Power to heat big Mic-6 bed
I picked up a great deal for a Mic-6 cast aluminum tooling plate on eBay, but it's a bit larger and thicker than I was planning on – 14 3/8" diameter, 3/8" thick. My delta's still under construction but I've already gotten a 300mm 24v 270-watt silicone heater from Shenzhen Ali Brother Technology Co.
What sort of heat-up times might I expect with this combination, will I be woefully underpowered? The heaters are cheap, if necessary I don't mind ordering a more suitable pad from them. What sort of specs would be recommended?
I have a similar sized plate (13" square, 1/4 inch, with 600w heater). It gets up to 60c in a couple minutes. The top surface measures a few degrees behind but evens out after about 5 minutes.
So your plate is a little thicker and a little less than half the power. So say 10-15 minutes to reach equilibrium?
Your heater is probably safer from a thermal runaway standpoint. I went overkill.
Thank you Phaedrux, that's just what I was hoping to find out and gives me a good idea. I should have mentioned that I prefer waiting a bit longer if I must in order to mitigate fire hazard as much as is reasonable, though I'm also installing thermal cutoffs on the bed and hotend for a bit more peace of mind. I'm thinking that I'll get a new heater to span the entire bed, the diameter mis-match would amount to something like a 40% difference, but I'll likely keep the wattage about where it is.
Mike last edited by
As for the thermal safety… https://www.amazon.com/Electronics-Salon-Normally-Thermostat-Assortment-Temperature/dp/B017ATCUQK/ or something similar for the peace of mind. I've also opted for more expensive brand name SSR just to be sure. Thickness of the plate really doesn't matter much, just means it'll take 1 or 2 minutes more to reach temperature equilibrium.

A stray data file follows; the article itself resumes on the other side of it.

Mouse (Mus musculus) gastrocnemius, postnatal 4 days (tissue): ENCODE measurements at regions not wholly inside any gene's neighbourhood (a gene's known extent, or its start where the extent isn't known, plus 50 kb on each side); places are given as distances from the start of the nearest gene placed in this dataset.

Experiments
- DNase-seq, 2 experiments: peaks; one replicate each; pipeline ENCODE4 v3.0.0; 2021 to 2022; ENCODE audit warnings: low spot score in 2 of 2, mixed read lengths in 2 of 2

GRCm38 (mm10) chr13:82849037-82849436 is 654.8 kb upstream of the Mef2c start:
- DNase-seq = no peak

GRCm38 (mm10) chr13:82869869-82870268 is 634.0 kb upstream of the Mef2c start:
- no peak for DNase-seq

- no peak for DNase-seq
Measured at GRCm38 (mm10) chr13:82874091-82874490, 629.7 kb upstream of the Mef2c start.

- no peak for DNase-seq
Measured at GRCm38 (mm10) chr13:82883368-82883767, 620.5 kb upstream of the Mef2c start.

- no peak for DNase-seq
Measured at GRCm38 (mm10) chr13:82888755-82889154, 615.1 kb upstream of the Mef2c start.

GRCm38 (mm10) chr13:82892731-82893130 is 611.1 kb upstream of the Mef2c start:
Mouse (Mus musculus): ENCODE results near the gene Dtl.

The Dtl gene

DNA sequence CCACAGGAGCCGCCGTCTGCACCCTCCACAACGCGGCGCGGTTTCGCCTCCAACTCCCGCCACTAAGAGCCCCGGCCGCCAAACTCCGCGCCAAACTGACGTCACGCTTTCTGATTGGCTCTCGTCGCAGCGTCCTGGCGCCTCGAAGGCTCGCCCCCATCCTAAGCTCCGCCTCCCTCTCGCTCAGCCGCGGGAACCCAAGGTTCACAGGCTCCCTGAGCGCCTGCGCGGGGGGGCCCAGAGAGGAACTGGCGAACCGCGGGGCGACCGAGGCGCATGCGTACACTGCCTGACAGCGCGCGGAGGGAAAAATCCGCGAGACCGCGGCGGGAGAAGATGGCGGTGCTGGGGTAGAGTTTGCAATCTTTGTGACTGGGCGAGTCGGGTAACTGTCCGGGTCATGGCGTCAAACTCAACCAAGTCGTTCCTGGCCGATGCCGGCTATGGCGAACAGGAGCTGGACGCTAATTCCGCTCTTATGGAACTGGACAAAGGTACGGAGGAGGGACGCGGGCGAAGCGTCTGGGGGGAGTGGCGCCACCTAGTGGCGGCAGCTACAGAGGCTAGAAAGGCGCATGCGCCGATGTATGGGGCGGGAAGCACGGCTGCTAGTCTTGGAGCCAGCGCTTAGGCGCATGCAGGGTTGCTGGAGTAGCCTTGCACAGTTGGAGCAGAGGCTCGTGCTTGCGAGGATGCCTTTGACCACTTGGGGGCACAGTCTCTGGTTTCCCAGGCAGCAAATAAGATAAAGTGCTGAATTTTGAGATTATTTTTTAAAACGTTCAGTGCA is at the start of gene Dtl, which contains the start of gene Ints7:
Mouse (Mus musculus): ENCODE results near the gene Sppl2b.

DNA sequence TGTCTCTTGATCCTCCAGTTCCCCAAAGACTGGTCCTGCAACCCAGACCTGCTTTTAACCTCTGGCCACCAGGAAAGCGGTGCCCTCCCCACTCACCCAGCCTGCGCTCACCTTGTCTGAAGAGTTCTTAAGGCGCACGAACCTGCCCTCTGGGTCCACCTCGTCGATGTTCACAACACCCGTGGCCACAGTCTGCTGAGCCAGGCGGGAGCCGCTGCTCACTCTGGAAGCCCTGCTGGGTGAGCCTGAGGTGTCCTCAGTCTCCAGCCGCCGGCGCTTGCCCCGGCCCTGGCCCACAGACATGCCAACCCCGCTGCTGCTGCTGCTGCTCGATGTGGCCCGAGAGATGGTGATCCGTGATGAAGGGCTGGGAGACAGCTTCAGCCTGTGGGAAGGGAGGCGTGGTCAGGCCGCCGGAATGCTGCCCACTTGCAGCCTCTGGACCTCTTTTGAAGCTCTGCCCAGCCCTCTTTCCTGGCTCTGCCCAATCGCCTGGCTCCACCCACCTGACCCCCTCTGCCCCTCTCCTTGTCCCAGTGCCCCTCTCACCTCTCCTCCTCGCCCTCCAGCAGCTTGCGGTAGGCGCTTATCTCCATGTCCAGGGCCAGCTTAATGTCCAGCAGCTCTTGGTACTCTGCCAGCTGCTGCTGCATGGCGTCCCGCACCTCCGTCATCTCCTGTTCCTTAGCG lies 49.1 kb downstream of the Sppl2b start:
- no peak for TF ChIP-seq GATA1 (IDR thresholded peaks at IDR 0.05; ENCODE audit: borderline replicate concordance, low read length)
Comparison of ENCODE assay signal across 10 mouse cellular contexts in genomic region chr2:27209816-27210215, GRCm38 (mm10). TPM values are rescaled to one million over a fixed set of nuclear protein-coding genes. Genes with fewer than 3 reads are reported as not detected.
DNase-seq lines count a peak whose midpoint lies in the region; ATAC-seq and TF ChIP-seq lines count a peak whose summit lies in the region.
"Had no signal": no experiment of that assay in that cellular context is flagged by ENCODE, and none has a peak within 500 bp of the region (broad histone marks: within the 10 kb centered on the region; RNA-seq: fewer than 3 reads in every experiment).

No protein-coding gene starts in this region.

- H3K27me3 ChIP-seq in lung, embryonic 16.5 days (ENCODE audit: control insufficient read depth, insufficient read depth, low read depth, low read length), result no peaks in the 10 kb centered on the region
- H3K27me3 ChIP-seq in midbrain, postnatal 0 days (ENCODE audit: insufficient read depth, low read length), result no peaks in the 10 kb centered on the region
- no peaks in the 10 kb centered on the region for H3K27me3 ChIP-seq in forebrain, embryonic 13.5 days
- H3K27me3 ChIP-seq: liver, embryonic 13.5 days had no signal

If you're still looking for the heater, you could also get one with a thermal cutoff built in. I've got my 600W AC 200x300 heater mat from Keenovo, they've put in a 150 degrees bimetallic switch in there upon my request. This way you get real nice heating performance and can get away with relatively low power PSU for the printer.
Hi Mike, thanks for the Amazon link. Those like great, certainly nicer than the one-time thermal fuses which I picked up. And yes, definitely, I've got the Crydom SSR here ready to go.
I also very much appreciate the tip on the heater, looks like that's a great way to go!
Since I'm on the topic of silicone bed heaters …
Shenzhen for some reason sent me two of them by mistake (arriving separately a week apart), and while telling me that it was fine for me to keep both they differ in appearance and I wish to be certain that, if they're not actually of the same specs, I'm able to determine which is the 24v unit which I ordered. I sent them photos of each but they were unable to tell me whether both were 24v 270w just from appearance.
So, is there an electronics test which I can apply to them in order to sort what's what?
Mike last edited by
papilio, it's fairly simple since those are resistive heaters. Do you have a multimeter? You would need to measure the resistance between the 2 heater wires. You can then use that to approximate the power using Ohm's law. For 24v 270W it'd be 11.25 A of current, so the heater resistance should be around 2.13 Ohms.
I also messed a bit with the thermal fuses at first. This solution seems a lot more robust as you won't need to tear off layers of RTV silicon if you happen to trip the fuse.
DADIY last edited by
There's a good online converter which you can give 2 values for either watts,volts,amps or resistance and it fills in the blanks.
Yes Mike I have a multimeter here, thanks. And fine, that sounds pretty straightforward – a good thing as electronics remains the area of printer construction with which I struggle the most, though I guess I knew at least enough to suspect that the method for checking would be something like that.
And that will be a valuable link for me to bookmark DADIY, thank you too!
Thanks again guys, both heaters do indeed check out as 24v 270W.